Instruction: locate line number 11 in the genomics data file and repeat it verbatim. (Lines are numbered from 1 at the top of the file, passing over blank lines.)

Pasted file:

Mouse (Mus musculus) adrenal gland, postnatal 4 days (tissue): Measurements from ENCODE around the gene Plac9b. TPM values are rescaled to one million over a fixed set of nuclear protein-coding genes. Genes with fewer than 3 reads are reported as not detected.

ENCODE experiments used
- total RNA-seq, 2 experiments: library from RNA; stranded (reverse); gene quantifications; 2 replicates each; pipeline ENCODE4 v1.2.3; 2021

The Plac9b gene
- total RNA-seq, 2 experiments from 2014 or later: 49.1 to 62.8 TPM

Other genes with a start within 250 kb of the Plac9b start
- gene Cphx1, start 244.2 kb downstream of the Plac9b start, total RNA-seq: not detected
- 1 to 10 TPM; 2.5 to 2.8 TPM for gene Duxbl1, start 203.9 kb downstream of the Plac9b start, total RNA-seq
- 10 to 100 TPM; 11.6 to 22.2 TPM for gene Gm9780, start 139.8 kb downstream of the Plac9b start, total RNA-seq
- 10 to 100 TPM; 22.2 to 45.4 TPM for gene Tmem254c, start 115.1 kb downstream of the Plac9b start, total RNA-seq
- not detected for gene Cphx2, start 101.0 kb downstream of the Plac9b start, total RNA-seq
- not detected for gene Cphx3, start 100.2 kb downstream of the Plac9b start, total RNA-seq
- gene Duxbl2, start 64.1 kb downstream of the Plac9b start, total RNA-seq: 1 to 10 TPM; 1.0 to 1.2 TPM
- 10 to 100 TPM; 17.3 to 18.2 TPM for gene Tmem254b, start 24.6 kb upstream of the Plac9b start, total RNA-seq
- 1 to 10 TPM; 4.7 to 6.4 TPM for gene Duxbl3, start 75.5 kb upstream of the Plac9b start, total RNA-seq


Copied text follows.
- not detected for gene Cphx2, start 101.0 kb downstream of the Plac9b start, total RNA-seq